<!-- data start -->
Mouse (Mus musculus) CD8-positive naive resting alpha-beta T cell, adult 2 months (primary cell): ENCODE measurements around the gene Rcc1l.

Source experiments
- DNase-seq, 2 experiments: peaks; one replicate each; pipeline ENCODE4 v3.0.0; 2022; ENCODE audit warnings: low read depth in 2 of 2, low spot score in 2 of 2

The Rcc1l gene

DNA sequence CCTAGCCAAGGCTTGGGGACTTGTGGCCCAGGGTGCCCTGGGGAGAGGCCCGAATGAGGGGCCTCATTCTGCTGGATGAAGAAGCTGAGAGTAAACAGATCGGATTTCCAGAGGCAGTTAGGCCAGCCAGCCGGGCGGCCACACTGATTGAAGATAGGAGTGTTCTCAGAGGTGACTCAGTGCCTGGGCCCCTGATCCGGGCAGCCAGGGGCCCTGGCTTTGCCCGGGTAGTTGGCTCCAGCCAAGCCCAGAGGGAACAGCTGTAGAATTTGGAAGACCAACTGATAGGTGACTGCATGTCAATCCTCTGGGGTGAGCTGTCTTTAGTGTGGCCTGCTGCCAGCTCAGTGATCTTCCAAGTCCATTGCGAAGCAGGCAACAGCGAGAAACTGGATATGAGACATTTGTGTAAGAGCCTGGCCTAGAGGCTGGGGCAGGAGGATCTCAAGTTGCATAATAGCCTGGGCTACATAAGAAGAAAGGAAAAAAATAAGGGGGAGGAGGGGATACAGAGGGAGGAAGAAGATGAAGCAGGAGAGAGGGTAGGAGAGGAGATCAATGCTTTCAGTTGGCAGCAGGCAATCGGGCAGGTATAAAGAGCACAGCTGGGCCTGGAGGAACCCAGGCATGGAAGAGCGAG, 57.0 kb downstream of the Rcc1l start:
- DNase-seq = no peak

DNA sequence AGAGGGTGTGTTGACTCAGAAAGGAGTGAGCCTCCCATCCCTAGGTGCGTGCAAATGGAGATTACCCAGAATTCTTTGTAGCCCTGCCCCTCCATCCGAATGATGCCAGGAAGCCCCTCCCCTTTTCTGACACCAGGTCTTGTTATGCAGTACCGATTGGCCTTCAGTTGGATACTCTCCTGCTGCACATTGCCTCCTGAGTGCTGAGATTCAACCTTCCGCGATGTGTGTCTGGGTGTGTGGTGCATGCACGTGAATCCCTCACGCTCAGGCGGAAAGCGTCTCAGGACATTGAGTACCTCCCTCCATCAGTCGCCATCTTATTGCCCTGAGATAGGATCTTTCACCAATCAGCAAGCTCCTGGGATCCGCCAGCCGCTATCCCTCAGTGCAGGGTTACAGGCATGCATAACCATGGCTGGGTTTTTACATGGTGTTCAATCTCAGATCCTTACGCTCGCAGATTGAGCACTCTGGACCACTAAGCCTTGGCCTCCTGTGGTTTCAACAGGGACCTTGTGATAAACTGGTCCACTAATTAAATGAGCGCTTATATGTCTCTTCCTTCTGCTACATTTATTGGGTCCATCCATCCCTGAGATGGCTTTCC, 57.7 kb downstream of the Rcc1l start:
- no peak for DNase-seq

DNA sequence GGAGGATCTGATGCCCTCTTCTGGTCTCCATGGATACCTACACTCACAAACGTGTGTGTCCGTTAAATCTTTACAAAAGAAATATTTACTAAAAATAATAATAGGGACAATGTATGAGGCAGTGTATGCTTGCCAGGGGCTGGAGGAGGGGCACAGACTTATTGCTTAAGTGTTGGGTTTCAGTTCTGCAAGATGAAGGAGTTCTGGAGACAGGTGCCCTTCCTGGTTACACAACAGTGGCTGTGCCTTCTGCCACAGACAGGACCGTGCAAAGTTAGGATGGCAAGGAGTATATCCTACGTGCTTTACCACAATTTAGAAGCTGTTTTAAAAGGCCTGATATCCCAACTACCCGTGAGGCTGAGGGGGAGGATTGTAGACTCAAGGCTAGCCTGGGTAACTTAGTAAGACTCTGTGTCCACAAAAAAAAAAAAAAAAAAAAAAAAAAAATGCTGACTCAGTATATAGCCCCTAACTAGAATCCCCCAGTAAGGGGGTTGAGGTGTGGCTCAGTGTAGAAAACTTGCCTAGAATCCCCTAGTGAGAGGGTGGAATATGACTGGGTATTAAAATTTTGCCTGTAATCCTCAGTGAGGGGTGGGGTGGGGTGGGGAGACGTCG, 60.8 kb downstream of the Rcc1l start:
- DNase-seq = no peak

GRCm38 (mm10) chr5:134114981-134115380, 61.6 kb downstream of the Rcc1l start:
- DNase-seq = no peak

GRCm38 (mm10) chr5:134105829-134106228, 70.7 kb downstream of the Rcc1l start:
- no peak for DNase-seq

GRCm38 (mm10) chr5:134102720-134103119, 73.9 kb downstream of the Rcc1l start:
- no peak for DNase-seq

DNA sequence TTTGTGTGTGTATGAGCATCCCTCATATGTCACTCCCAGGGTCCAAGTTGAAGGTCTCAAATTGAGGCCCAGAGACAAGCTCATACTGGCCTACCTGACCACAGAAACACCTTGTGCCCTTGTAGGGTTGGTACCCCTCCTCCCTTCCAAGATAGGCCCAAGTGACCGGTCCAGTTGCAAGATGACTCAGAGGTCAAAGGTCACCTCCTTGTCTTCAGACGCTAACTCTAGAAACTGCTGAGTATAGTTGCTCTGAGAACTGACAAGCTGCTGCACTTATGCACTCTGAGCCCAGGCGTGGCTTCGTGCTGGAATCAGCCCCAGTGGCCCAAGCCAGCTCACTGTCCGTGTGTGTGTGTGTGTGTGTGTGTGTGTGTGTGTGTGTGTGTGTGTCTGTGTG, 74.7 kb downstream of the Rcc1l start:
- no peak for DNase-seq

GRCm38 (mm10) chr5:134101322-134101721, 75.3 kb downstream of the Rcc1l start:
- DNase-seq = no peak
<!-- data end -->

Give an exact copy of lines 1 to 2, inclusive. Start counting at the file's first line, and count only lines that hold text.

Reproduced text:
Mouse (Mus musculus) CD8-positive naive resting alpha-beta T cell, adult 2 months (primary cell): ENCODE measurements around the gene Rcc1l.

Source experiments